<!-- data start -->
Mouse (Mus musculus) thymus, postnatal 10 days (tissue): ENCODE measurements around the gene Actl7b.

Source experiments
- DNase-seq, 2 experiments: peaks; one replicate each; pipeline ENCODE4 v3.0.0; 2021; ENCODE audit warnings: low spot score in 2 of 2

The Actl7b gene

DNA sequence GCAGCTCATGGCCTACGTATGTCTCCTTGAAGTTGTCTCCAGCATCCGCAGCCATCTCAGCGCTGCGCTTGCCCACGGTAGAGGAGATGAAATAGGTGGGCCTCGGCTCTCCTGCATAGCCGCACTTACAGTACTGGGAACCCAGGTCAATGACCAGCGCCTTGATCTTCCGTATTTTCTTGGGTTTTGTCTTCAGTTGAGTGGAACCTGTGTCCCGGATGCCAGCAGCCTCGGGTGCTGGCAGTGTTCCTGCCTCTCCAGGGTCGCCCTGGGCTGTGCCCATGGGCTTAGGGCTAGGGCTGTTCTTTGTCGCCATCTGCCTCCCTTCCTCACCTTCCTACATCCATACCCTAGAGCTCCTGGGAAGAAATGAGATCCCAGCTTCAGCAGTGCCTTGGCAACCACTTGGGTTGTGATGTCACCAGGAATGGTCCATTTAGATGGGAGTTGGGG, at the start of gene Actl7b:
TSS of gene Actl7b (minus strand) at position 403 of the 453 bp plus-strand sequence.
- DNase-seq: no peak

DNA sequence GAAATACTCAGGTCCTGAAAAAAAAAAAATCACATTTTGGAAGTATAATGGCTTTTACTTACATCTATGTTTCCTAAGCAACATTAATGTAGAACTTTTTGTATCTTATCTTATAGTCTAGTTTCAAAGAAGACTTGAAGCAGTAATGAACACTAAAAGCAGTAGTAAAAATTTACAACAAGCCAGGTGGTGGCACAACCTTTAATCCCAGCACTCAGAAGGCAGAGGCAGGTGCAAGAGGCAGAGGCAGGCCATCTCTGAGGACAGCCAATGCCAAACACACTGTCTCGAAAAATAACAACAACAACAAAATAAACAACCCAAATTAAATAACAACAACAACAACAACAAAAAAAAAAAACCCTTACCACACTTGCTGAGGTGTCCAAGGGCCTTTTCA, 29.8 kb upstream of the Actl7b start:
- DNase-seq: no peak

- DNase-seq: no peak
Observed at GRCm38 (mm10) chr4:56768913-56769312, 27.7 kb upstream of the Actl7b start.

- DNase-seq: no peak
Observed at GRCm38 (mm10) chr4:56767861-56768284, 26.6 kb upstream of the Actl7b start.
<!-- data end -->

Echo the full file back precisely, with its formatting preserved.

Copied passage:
Mouse (Mus musculus) thymus, postnatal 10 days (tissue): ENCODE measurements around the gene Actl7b.

Source experiments
- DNase-seq, 2 experiments: peaks; one replicate each; pipeline ENCODE4 v3.0.0; 2021; ENCODE audit warnings: low spot score in 2 of 2

The Actl7b gene

DNA sequence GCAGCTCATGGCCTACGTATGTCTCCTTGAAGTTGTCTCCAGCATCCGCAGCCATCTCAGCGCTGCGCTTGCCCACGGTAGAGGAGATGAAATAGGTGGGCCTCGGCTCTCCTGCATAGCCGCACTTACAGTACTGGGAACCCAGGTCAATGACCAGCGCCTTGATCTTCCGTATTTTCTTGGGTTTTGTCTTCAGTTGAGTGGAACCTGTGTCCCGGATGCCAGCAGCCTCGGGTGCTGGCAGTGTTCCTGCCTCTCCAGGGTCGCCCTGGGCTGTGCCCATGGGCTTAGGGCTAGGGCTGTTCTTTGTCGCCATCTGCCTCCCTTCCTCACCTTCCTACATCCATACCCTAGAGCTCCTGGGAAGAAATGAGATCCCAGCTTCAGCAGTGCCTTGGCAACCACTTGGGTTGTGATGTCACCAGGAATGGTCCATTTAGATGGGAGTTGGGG, at the start of gene Actl7b:
TSS of gene Actl7b (minus strand) at position 403 of the 453 bp plus-strand sequence.
- DNase-seq: no peak

DNA sequence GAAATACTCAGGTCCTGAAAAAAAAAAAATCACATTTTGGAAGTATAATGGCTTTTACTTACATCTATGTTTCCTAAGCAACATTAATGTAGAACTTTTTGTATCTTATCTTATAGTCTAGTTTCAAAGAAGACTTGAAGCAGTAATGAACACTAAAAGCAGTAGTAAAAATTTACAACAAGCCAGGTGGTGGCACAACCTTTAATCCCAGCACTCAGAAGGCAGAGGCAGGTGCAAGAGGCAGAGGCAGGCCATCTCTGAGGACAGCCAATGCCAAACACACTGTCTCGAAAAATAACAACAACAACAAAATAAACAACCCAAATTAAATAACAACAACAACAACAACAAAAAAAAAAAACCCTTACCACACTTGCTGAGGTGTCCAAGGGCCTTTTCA, 29.8 kb upstream of the Actl7b start:
- DNase-seq: no peak

- DNase-seq: no peak
Observed at GRCm38 (mm10) chr4:56768913-56769312, 27.7 kb upstream of the Actl7b start.

- DNase-seq: no peak
Observed at GRCm38 (mm10) chr4:56767861-56768284, 26.6 kb upstream of the Actl7b start.